Government forecasts first surplus in democracy with economy growing 1.9%

  • ECO News
  • 17 December 2019

In the first budget of the new legislature, the government points to a surplus of 0.2% with the economy growing by 1.9%.

Portugal should record its first budget surplus in a democracy if the forecasts that Mario Centeno placed in the State budget for 2020 are confirmed. In recent days, the government has cut the forecast of GDP growth for 2020 by one-tenth to 1.9%.

After the elections of October 6th, the government prepared the first state budget of the new legislature which was delivered this Monday in Parliament. Without a majority in the Assembly, the executive will now have to ensure sufficient support for the document to be made viable. The first political test will be on January 10th, with the vote on the document. The final global vote is scheduled for February 6th. The parties all indicated that they would wait to see the document before defining their vote, except for the Liberal Initiative, which has already announced that it will vote against.

With the uncertain international environment, the government points to a GDP growth of 1.9%, the same as the previous year (2019). Without this impulse and after the progress made in recent years, the executive believes that the unemployment rate will continue to fall compared to the previous year, but in a more timid way than expected two months ago when it sent the budgetary plans for 2020 to the European Commission.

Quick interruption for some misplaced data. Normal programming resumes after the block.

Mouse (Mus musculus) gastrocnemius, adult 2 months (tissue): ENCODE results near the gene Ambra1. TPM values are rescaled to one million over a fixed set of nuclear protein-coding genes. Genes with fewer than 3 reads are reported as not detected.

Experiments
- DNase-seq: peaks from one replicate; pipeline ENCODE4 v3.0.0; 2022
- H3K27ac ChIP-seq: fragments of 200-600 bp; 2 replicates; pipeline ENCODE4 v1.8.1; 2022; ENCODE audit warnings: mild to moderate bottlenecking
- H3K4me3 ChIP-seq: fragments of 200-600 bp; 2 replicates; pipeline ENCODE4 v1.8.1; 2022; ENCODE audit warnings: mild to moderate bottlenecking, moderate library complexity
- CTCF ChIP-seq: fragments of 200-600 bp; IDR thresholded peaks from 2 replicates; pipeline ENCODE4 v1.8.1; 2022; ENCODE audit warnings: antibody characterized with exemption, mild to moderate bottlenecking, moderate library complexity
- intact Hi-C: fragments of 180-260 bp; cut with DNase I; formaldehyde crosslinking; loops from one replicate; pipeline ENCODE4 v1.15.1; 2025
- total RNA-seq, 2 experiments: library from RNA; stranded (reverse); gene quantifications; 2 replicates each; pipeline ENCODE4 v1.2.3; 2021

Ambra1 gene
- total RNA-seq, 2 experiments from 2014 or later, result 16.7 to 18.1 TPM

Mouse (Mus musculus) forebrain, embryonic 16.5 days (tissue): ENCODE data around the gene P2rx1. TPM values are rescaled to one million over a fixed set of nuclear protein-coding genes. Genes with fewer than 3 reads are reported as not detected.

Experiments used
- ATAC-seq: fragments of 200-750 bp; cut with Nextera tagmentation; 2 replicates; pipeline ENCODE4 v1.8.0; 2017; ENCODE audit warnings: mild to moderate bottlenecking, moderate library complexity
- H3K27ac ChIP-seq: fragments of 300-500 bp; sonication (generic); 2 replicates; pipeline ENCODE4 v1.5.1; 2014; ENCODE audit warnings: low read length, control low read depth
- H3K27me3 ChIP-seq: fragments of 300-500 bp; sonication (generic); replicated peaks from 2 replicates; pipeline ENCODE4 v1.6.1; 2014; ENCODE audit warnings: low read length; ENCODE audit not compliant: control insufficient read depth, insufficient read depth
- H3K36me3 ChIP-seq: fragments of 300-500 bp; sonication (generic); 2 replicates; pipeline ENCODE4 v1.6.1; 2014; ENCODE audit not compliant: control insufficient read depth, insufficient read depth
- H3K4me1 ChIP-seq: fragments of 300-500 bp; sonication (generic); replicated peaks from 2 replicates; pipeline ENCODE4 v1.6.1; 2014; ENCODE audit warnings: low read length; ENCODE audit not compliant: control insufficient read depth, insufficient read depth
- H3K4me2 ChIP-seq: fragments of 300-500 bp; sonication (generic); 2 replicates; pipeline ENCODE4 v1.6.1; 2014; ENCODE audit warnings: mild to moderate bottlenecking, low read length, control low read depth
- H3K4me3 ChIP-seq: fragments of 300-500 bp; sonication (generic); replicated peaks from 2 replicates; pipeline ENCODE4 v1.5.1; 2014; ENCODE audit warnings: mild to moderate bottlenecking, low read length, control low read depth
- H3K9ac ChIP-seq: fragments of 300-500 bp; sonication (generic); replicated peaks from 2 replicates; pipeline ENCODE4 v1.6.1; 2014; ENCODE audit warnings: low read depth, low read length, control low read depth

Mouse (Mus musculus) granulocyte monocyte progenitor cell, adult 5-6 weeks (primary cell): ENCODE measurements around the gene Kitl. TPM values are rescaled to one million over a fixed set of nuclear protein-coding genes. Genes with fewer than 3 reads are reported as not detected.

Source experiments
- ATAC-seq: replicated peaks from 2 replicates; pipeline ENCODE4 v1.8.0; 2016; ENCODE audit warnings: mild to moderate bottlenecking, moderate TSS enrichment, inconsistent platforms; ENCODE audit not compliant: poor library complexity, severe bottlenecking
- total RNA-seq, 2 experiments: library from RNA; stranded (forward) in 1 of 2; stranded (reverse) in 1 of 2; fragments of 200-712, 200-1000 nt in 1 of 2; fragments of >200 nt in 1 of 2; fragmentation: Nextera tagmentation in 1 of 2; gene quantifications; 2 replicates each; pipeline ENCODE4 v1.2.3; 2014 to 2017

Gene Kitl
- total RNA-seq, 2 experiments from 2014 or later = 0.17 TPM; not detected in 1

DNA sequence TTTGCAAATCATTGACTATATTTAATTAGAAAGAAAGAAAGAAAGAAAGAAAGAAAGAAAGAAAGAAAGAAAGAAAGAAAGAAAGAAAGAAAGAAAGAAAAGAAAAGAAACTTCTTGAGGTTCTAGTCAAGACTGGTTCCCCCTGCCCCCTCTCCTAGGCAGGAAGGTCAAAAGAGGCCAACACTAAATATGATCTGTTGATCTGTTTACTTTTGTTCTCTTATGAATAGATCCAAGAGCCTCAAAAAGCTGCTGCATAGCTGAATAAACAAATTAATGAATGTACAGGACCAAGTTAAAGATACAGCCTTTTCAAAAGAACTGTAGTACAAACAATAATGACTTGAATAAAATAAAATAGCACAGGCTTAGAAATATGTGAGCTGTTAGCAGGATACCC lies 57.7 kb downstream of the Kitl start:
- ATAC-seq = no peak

For next year, the Ministry of Finance expects an unemployment rate of 6.1%, two-tenths more than expected two months ago, but two-tenths less than expected for the close of 2019.

Despite the uncertain environment, the government continues to present a budget in which the watermark is the “right accounts”. For this year is expected a deficit of 0.1% of gross domestic product, below the 0.2% expected in the proposed budget for 2019. Besides this aid, some restraint will allow Mário Centeno to move from a zero balance forecast made two months ago to a budget surplus projection of 0.2% of GDP.

In this way, the government already expects progress in structural consolidation, meeting the wishes of the European Commission, which calls for a correction of the structural balance, after the draft state budget admitted that the structural deficit would worsen from 0.3% of GDP to 0.5% of GDP.

The Minister of Finance has argued that there can be no retreat in the good results on the budgetary front because the public debt remains high, it is still 119.2%, and the goal is to reach the end of the legislature with the public debt below 100% of GDP.